‘Memory Lane: Dad’s Paycheck’ (2017)

Image result for images of family, house, car 1959

Looking back, it seems incredible: our whole family, house and car and all, supported just on my father’s paycheck. But that was the case for every family on our street. All one-paycheck households.


It wasn’t poverty. It was middle-class. I wouldn’t trade it for all the tea in China.

Ah, those summer nights! Packed off to bed but not yet sleeping, listening to the grownups’ conversation, and soft laughter, wafting up from the screened-in porch.

Not for all the money in the world…


About leeduigon

I have lived in Metuchen, NJ, all my life. I have been married to my wife Patricia since 1977. I am a former newspaper editor and reporter. I was also the owner-operator of my own small business for several years. I wrote various novels and short stories published during 1980s and 1990s. I am a long-time student of judo and Japanese swordsmanship (kenjutsu). I also play chess, basketball, and military and sports simulations. View all posts by leeduigon

13 responses to “‘Memory Lane: Dad’s Paycheck’ (2017)

  • Erlene Talbott

    Ah, yes, I remember it well. The whole scenario you describe was life for us when I was a kid.

  • marlene

    A profound loss for all of us, many of whom have no idea what’s been stolen from us, what we lost, where we’re headed…

  • unknowable2

    My parents were on the lower rung of the middle class. Durig my early childhood, our family cars were junkers, on the ragged edge of serviceability. I literally remember praying that the car would start on cold mornings.

    By comparison, I am quite successful and, even though I drive somewhat elderly vehicles myself, I could buy a new car anytime I wanted; something my parents could never have dreamed of. But I don’t feel richer than my parents.

    In the sixties, there were challenges, but I don’t think our house was ever under threat of foreclosure. Yes, we drove cars that were nothing special, but we always got where we needed to go. My point is simply that life was simpler and our expectations were lower. No one, except for doctors or lawyers, had a color TV. One large family nearby had a Chevy Suburban, but most people drove modest vehicles. Our screen door was a flimsy wooden affair, but it kept out the bugs. I could go on and on, but there’s no reason to pile on the examples.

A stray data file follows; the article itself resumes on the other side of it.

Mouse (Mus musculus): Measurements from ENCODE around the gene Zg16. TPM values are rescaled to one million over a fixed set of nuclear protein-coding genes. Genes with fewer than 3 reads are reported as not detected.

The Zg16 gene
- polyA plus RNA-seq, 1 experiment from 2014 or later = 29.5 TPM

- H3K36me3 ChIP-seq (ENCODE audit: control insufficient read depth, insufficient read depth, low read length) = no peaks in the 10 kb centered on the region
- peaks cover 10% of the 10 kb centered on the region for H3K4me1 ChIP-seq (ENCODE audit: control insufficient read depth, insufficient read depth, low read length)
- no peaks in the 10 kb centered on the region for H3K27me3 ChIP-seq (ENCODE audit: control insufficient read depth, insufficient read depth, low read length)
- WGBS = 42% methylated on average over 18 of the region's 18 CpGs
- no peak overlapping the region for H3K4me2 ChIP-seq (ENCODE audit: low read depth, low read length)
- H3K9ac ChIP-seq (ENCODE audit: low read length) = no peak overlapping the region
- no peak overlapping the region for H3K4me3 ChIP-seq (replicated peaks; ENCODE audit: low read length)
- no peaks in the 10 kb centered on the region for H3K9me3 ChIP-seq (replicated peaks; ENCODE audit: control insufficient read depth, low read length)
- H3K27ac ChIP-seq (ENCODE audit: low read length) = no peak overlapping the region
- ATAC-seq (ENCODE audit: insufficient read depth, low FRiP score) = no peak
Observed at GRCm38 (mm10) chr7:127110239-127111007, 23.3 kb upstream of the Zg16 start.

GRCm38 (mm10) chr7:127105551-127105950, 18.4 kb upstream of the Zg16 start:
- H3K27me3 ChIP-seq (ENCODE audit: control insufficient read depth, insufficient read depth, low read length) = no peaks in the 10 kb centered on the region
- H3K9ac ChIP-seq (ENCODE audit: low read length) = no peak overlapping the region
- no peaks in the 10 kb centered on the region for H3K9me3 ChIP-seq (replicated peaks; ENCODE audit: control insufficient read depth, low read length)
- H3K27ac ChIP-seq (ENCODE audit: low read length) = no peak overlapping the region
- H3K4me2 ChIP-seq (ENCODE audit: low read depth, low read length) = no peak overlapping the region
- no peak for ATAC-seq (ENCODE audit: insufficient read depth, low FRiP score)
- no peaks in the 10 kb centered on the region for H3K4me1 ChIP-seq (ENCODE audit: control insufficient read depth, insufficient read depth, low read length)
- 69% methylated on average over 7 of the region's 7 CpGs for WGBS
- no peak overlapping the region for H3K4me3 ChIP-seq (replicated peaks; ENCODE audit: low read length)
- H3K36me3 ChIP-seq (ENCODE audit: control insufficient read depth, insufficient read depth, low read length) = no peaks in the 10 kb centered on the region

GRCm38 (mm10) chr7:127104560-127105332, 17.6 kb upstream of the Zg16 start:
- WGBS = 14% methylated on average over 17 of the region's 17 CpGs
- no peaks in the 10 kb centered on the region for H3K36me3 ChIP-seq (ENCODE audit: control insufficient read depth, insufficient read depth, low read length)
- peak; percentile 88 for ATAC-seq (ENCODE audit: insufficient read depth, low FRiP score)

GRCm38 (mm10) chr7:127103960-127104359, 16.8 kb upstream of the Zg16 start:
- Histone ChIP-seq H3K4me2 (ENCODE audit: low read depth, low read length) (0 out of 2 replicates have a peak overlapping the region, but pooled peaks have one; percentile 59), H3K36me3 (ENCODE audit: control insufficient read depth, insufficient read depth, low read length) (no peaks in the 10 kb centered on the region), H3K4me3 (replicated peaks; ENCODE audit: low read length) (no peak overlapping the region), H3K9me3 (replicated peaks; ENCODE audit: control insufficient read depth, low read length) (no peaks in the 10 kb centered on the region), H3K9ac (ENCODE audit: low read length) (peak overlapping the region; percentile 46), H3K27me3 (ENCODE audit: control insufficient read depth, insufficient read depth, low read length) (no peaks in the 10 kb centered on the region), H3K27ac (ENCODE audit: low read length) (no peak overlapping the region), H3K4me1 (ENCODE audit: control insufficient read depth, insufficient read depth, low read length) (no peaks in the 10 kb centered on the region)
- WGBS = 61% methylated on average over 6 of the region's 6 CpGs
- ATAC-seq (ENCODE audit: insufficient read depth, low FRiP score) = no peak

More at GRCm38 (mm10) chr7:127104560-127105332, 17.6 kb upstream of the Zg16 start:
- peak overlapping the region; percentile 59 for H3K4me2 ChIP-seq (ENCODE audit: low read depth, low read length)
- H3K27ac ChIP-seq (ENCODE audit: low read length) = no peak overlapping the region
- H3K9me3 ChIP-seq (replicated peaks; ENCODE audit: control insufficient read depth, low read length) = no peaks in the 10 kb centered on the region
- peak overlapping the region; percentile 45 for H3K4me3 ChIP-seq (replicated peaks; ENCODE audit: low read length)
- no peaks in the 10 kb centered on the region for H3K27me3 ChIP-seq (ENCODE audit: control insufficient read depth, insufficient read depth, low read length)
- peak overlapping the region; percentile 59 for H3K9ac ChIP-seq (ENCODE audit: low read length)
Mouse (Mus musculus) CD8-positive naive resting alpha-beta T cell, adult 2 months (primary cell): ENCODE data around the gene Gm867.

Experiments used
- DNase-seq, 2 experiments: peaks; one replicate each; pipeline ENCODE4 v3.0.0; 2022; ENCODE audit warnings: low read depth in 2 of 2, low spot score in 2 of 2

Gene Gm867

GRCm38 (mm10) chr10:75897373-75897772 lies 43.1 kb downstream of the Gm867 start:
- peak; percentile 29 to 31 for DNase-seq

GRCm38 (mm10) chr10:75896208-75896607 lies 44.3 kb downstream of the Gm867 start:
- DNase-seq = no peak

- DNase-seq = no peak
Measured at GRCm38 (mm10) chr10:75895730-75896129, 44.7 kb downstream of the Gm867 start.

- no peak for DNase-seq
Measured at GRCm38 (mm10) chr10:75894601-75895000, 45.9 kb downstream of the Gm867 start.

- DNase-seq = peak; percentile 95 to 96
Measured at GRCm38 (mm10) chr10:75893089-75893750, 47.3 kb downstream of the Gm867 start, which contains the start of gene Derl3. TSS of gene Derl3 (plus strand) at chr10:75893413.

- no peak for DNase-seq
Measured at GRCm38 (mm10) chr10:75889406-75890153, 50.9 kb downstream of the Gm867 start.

In many ways, I live similarly to how my parents live 50-60 years ago, but it takes a lot of money to support even my modest lifestyle. A mile or so away from my home is a development of truly nice homes, but the younger people living there are indentured to their mortgages. I see many of these homes with four figure house payments and a couple of new vehicles in the garage. I suspect that their occupants are swimming in a sea of debt.

    Tom Brokaw wrote about the “greatest generation”; the veterans of WWII whom built the middle class of the United States. He was right, they are exceptional, but they lived much ,ore modestly than today’s version of the middles class. There’s a lesson to be learned from this.

    • weavingword

      I think it helped that back then modest homes, in modest neighborhoods, were wholesome and safe places to raise families. So many of them aren’t anymore. My husband and I have both had to work hard over the years to make sure we can afford to live in decent neighborhoods with low crime and good schools. Even the good schools aren’t great anymore, so now on top of that we pay tuition for them to go to an online Christian school. It has always been a financial struggle. It would be so nice to go back to simpler times when one income could comfortably support a family, and there were far fewer things to worry about!

  • thewhiterabbit2016

    Ditto to that. My dad worked for a Ford Dealership in the parts department and my mom stayed home (she did some babysitting before the State regulated it). The reason the 1950’s were so great was because the tax rate was so low. When LBJ and the Tax-addicts got in power with their bigger gov’t is the answer to all ills (remember the War on Poverty?) the mothers had to join the workforce to stay financially even. What a rotten trade-off. Today’s workers are paying their first four or five months of income to some form of tax. Our forefathers paid a couple of weeks in taxes to King George and started a war over it.

    • leeduigon

      King George never dreamed of some of the tyrannies which are routinely loaded onto us today.

    • unknowable2

      The taxes I pay every year exceed what I would have considered a decent gross income, 25 years ago. All taxes considered, they far exceed my house payment. They are simply my highest single expense. I don’t mind paying for services the government provides, but it’s ridiculous and, even with the Trump tax cuts I’m paying quite a bit in Federal tax. This state is about worthless when it comes to services, but they aren’t shy about asking for tax money.

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